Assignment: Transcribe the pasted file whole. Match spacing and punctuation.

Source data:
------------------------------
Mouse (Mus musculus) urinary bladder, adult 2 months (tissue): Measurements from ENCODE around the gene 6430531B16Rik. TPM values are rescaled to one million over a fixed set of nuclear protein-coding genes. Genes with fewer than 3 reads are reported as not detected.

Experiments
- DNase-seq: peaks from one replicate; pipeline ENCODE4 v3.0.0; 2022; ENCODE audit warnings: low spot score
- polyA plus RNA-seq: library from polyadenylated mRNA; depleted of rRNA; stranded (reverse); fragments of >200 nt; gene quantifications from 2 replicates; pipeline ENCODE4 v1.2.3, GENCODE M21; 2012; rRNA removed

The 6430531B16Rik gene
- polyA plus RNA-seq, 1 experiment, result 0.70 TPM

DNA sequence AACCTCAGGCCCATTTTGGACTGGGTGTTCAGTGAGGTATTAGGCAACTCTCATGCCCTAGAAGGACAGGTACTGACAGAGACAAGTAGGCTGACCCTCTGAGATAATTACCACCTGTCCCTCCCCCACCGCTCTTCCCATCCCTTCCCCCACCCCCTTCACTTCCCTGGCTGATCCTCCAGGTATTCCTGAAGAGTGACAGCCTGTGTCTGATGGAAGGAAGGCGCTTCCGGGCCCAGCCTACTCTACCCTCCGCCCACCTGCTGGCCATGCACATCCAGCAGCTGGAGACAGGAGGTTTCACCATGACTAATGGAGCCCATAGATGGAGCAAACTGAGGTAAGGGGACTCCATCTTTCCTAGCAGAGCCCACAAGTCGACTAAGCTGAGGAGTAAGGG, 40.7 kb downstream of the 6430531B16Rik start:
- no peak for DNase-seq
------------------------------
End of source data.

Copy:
Mouse (Mus musculus) urinary bladder, adult 2 months (tissue): Measurements from ENCODE around the gene 6430531B16Rik. TPM values are rescaled to one million over a fixed set of nuclear protein-coding genes. Genes with fewer than 3 reads are reported as not detected.

Experiments
- DNase-seq: peaks from one replicate; pipeline ENCODE4 v3.0.0; 2022; ENCODE audit warnings: low spot score
- polyA plus RNA-seq: library from polyadenylated mRNA; depleted of rRNA; stranded (reverse); fragments of >200 nt; gene quantifications from 2 replicates; pipeline ENCODE4 v1.2.3, GENCODE M21; 2012; rRNA removed

The 6430531B16Rik gene
- polyA plus RNA-seq, 1 experiment, result 0.70 TPM

DNA sequence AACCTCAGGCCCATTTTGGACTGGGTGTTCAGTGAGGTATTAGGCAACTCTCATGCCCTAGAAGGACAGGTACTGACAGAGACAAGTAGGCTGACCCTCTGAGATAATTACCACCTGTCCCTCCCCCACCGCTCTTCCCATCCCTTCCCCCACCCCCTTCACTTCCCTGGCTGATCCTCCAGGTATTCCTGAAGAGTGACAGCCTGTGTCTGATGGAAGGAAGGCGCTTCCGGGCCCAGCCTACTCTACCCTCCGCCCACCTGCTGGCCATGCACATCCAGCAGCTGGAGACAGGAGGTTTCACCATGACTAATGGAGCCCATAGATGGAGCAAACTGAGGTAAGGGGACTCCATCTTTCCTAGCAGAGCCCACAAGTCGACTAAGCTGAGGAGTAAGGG, 40.7 kb downstream of the 6430531B16Rik start:
- no peak for DNase-seq